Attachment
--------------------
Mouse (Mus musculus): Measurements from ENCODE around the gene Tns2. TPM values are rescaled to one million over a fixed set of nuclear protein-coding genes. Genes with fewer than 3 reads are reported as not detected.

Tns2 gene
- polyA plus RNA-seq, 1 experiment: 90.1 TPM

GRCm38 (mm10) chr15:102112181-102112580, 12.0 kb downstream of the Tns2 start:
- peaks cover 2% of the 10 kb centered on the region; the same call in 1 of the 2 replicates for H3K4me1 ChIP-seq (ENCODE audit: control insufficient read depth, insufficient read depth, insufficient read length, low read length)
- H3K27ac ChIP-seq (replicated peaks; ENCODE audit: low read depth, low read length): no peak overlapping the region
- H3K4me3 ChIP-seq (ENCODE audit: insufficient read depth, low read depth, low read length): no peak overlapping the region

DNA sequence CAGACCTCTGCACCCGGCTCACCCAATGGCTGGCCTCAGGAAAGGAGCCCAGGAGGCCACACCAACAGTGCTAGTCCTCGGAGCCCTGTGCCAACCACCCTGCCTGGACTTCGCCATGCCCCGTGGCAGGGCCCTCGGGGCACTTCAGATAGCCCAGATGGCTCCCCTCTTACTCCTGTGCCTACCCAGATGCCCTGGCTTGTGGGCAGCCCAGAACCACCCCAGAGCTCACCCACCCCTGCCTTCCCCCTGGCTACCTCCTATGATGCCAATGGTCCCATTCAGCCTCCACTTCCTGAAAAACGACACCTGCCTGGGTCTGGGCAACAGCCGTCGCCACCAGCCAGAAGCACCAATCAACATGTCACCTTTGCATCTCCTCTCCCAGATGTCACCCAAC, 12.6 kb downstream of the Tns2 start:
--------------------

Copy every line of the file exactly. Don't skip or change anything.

Mouse (Mus musculus): Measurements from ENCODE around the gene Tns2. TPM values are rescaled to one million over a fixed set of nuclear protein-coding genes. Genes with fewer than 3 reads are reported as not detected.

Tns2 gene
- polyA plus RNA-seq, 1 experiment: 90.1 TPM

GRCm38 (mm10) chr15:102112181-102112580, 12.0 kb downstream of the Tns2 start:
- peaks cover 2% of the 10 kb centered on the region; the same call in 1 of the 2 replicates for H3K4me1 ChIP-seq (ENCODE audit: control insufficient read depth, insufficient read depth, insufficient read length, low read length)
- H3K27ac ChIP-seq (replicated peaks; ENCODE audit: low read depth, low read length): no peak overlapping the region
- H3K4me3 ChIP-seq (ENCODE audit: insufficient read depth, low read depth, low read length): no peak overlapping the region

DNA sequence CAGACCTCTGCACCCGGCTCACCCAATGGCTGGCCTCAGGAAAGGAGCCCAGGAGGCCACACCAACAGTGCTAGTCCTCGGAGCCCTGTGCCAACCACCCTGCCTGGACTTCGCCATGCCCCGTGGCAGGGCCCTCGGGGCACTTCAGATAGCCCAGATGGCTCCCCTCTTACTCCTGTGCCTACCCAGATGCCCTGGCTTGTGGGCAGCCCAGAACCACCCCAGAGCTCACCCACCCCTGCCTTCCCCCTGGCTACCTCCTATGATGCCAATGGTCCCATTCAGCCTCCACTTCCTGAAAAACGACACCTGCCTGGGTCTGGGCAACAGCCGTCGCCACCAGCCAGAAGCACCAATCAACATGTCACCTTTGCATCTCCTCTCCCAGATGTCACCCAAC, 12.6 kb downstream of the Tns2 start: